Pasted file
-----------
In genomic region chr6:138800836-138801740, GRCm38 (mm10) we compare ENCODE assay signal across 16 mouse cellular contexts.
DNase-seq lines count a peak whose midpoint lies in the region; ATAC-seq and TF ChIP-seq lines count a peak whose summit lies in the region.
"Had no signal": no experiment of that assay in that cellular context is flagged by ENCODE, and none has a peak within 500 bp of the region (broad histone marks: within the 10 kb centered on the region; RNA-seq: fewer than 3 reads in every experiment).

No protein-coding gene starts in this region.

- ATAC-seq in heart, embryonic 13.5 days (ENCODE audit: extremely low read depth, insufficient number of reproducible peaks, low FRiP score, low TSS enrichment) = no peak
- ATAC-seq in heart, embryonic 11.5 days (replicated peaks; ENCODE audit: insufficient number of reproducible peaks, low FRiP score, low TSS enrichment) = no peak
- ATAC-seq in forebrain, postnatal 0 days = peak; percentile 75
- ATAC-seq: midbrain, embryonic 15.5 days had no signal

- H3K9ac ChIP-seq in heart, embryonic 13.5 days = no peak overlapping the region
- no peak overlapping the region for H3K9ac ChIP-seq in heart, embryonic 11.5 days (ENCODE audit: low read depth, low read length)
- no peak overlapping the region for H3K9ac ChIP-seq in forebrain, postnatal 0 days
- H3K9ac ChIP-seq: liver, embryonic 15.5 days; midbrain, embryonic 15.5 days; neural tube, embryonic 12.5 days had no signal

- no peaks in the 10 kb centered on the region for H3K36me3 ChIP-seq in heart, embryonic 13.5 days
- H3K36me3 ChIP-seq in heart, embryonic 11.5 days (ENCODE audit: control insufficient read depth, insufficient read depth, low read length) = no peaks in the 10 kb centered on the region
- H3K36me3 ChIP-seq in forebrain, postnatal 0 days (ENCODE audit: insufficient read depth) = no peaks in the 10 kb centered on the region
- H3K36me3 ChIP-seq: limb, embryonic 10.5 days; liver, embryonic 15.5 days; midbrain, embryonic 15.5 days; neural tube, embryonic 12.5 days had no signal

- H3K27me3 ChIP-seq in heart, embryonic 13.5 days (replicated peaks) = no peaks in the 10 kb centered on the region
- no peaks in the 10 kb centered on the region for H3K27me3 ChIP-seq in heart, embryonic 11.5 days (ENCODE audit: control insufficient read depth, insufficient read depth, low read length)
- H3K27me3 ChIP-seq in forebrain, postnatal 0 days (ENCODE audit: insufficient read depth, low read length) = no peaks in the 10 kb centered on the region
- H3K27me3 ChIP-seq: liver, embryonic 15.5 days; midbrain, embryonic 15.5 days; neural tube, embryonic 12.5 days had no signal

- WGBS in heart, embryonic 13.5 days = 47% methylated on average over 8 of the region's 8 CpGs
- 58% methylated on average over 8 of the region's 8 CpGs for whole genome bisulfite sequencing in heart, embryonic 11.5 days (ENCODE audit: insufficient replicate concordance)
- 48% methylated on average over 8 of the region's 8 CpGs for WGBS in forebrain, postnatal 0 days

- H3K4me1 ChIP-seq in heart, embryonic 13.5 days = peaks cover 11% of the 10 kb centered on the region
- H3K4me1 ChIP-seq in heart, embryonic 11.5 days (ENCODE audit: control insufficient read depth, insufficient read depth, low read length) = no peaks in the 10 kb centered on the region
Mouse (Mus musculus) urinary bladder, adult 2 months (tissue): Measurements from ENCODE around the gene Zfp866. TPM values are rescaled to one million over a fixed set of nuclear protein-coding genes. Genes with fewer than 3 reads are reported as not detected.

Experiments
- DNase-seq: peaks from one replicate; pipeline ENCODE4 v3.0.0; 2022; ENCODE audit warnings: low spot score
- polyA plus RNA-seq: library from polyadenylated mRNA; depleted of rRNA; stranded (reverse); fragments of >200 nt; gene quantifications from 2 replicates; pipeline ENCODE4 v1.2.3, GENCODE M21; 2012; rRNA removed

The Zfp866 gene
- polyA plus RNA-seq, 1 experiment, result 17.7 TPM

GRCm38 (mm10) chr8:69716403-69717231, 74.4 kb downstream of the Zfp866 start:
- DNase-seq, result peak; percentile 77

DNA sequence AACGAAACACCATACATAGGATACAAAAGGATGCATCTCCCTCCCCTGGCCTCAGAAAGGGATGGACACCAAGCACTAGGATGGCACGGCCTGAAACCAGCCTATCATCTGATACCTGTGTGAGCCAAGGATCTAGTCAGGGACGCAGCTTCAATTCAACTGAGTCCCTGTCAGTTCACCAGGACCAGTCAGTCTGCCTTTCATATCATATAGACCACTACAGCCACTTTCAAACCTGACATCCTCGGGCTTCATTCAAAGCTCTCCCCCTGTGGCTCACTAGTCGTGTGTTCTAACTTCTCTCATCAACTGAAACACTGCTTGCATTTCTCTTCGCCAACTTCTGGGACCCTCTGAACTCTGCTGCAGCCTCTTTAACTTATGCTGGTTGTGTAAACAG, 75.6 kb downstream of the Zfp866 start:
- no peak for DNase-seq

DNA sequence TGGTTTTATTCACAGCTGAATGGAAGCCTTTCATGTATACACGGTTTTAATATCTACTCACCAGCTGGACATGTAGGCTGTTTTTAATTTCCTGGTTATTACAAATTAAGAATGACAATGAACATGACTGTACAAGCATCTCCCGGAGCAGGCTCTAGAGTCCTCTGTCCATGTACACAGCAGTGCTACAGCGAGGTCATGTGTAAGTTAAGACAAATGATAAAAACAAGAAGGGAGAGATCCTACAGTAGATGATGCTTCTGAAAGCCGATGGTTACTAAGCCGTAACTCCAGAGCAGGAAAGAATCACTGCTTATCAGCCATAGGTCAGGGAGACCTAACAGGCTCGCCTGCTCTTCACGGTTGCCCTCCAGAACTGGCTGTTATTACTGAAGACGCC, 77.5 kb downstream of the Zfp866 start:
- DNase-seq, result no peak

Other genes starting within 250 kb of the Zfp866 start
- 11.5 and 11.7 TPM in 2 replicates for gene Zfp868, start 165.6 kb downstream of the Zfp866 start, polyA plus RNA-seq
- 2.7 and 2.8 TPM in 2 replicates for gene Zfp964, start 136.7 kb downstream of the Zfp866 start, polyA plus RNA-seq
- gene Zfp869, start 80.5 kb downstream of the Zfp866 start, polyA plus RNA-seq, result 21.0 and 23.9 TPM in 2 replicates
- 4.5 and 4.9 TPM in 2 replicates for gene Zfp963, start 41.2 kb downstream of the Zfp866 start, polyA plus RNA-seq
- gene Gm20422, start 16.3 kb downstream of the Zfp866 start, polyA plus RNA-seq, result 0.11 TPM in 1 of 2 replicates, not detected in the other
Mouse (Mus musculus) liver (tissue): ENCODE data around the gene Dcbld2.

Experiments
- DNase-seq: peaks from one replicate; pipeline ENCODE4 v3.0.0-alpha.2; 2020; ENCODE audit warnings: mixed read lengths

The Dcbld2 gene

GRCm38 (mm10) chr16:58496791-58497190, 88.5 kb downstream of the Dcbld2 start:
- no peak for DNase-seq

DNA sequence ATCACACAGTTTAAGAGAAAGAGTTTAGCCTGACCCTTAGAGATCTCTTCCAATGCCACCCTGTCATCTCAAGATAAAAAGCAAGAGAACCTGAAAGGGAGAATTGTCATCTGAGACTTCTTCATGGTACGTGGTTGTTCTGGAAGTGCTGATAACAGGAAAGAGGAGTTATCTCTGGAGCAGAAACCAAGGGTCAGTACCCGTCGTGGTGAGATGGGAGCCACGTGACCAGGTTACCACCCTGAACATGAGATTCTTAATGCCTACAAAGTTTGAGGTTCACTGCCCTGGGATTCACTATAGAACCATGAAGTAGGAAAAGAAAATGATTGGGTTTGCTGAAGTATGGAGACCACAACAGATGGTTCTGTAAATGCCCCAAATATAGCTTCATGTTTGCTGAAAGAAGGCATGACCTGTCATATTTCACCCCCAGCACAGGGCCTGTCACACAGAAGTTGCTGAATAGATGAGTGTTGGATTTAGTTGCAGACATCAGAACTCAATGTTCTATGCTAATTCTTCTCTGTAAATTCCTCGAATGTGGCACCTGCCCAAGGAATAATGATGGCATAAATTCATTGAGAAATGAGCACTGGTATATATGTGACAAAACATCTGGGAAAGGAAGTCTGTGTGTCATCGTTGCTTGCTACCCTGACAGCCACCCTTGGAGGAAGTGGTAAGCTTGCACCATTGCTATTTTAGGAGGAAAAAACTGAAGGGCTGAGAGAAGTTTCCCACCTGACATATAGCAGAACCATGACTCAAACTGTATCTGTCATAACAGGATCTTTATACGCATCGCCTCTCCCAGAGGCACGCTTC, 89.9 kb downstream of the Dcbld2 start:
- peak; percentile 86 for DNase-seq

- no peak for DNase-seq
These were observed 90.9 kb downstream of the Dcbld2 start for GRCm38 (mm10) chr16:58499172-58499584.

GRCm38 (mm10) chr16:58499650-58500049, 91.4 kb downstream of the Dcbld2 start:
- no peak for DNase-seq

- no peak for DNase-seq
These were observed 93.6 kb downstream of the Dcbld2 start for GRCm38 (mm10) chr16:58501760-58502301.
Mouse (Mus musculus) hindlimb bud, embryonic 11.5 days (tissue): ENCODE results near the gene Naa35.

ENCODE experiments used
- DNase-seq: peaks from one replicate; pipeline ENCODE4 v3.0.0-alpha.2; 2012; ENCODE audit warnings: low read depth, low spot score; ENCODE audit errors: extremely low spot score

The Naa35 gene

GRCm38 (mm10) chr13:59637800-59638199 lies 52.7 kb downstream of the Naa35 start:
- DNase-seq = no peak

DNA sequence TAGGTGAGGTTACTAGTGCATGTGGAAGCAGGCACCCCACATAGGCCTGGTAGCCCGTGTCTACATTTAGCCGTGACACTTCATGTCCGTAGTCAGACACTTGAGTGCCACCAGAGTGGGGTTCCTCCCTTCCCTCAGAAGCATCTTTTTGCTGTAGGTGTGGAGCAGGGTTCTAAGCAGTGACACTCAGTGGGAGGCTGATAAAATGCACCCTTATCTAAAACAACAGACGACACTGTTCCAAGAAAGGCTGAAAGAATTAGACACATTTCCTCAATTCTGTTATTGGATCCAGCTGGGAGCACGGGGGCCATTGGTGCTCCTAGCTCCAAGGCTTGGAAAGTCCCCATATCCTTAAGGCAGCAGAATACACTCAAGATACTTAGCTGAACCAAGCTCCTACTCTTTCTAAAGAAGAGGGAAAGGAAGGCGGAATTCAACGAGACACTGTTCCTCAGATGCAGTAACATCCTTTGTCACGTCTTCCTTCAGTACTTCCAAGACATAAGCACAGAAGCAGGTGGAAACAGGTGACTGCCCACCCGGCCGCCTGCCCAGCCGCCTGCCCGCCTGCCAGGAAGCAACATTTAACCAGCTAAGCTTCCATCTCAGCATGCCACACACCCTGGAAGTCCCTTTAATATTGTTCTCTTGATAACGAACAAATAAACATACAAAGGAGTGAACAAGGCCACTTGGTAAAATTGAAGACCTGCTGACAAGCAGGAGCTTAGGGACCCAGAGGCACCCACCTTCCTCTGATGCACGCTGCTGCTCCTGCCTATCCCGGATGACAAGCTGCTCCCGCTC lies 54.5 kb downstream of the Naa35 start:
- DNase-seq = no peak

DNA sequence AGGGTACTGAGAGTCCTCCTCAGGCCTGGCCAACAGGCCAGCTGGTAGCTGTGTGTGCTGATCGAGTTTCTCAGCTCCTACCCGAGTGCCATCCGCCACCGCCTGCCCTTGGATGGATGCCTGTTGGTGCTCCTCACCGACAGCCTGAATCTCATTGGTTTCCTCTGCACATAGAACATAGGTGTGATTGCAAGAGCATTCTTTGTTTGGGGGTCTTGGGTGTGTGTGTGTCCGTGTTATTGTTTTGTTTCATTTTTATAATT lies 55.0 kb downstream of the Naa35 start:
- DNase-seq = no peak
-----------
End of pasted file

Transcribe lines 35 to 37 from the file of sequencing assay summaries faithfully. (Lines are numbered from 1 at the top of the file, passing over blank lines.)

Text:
- no peak for DNase-seq

DNA sequence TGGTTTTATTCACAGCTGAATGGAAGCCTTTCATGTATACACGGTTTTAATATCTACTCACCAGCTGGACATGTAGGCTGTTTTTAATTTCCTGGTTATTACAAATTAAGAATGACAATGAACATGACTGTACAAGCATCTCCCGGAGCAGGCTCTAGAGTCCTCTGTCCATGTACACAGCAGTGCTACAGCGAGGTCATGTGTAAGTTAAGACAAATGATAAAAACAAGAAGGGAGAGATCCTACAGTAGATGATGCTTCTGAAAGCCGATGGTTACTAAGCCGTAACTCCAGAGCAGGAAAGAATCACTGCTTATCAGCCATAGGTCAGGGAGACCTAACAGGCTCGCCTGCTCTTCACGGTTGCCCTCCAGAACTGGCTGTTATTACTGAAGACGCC, 77.5 kb downstream of the Zfp866 start:
- DNase-seq, result no peak